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Title: A phase 2, single-arm study of an autologous dendritic cell treatment against mucin 1 in patients with advanced epithelial ovarian cancer.
Austin Authors: Mitchell, Paul L R ;Quinn, Michael A;Grant, Peter;Allen, David G;Jobling, Thomas W;White, Shane C;Zhao, Anne;Karanikas, Vaios;Vaughan, Hilary A;Pietersz, Geoffrey A;McKenzie, Ian F C;Gargosky, Sharron E;Loveland, Bruce E
Affiliation: Monash Medical Centre, Clayton Road, Clayton, VIC 3168, Australia
Mercy Hospital for Women, 163 Studley Road, Heidelberg, VIC 3084, Australia
University of Melbourne, Parkville, VIC 3052, Australia
Burnet Institute, 85 Commercial Road, Melbourne, VIC 3004, Australia
Monash University, Wellington Road, Clayton, VIC 3168, Australia
Prima BioMed, Ltd., 151 Macquarie Street, Sydney, NSW 2001, Australia
Royal Womens Hospital, 20 Flemington Road, Parkville, VIC 3052, Australia
University of Melbourne, Parkville, VIC 3052, Australia
Olivia Newton-John Cancer Wellness and Research Centre, Austin Health, Heidelberg, Victoria, Australia
Roche Innovation Center Zurich, 8952 Schlieren, Switzerland
Department of Medical Oncology, Austin Health, Heidelberg, Victoria, Australia
Issue Date: 18-Jun-2014
Publication information: Journal For Immunotherapy of Cancer 2014; 2: 16
Abstract: Mucin 1 antigen, highly expressed by epithelial ovarian cancer (EOC), is a potential target for immunotherapy. A previous successful phase 1 trial was conducted in patients with adenocarcinoma who were injected with Cvac, autologous monocyte-derived dendritic cells (DCs) incubated with mannosylated mucin 1 protein (M-FP). The present study was a phase 2 trial of Cvac in patients with advanced EOC.Eligible patients had EOC with progressive disease, defined as an increase in CA125 of ≥ 25% in 1 month. The primary endpoint was CA125 response or stabilization. Peripheral blood mononuclear cells were collected by leukapheresis and cultured to generate DCs. The DC were incubated with M-FP, and after washing were prepared for injection into the patient intradermally every 4 weeks for 3 doses, then every 10 weeks for up to 12 months.All 28 patients recruited were evaluable for safety and 26 for efficacy. All had undergone surgery and platinum-based chemotherapy, and 57% of patients received ≥ 3 chemotherapy regimens. There were no Grade 3 or 4 toxicities considered related to Cvac. Four patients showed CA125 response or stabilization (2 patients with major responses, 1 minor response, 1 stabilization) of median duration 10.3 months (5.3-16.3 months). An additional patient had > 25% CA125 reduction (not confirmed).Cvac immunotherapy was well tolerated. Clinical activity in EOC was evident based on decline or stabilization of CA125 in some patients, supporting ongoing development of Cvac in ovarian carcinoma and planning of additional trials of patients in remission is currently underway.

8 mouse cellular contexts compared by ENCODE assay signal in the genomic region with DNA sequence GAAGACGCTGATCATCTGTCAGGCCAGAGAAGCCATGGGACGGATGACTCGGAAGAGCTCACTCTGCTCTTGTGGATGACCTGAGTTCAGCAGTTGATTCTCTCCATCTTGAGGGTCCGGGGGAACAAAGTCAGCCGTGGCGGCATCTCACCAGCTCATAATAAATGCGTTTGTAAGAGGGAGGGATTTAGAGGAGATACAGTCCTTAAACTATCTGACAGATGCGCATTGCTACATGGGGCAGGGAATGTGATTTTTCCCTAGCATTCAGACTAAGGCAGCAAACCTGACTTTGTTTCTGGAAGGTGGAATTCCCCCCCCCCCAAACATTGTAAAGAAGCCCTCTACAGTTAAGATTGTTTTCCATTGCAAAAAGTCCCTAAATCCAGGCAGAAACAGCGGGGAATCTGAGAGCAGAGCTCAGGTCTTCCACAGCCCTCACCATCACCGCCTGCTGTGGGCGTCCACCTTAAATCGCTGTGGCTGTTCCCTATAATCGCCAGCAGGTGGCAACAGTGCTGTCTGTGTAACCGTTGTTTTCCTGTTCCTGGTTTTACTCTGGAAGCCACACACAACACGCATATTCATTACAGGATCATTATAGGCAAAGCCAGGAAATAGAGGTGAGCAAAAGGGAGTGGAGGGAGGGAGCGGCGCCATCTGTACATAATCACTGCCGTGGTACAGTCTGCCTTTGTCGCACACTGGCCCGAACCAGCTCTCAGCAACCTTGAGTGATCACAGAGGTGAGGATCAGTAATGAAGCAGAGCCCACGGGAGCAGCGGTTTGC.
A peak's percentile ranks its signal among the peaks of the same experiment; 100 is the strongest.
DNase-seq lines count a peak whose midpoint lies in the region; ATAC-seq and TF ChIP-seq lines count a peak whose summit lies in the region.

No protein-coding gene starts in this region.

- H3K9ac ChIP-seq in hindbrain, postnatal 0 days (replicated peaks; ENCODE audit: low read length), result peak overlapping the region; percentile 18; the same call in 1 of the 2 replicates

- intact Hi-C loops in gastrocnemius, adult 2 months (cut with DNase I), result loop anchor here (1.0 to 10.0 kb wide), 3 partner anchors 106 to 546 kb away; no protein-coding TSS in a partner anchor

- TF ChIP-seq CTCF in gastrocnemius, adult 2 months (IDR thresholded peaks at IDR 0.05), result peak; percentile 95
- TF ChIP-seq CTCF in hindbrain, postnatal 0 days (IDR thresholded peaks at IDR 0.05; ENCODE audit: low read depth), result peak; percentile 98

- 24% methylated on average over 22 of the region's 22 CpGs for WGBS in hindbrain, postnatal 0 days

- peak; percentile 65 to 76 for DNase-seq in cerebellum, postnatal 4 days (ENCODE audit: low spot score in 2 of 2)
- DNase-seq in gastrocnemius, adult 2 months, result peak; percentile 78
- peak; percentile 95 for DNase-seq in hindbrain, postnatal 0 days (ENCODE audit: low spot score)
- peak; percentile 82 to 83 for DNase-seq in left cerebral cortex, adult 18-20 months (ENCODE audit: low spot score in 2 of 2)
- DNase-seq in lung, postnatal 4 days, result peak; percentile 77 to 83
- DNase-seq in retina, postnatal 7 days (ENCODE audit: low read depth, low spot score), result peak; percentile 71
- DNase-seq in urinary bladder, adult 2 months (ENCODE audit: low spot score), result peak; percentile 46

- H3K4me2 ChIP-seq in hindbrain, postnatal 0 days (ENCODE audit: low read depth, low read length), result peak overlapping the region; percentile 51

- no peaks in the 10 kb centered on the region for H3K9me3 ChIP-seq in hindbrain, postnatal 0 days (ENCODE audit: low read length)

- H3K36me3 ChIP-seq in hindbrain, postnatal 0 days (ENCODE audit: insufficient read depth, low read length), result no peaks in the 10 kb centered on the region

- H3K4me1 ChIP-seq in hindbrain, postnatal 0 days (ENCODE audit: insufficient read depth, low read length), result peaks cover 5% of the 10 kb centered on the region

Gov't Doc #: 24995129
DOI: 10.1186/2051-1426-2-16
Type: Journal Article
Subjects: CA125
Ovarian cancer
Appears in Collections:Journal articles

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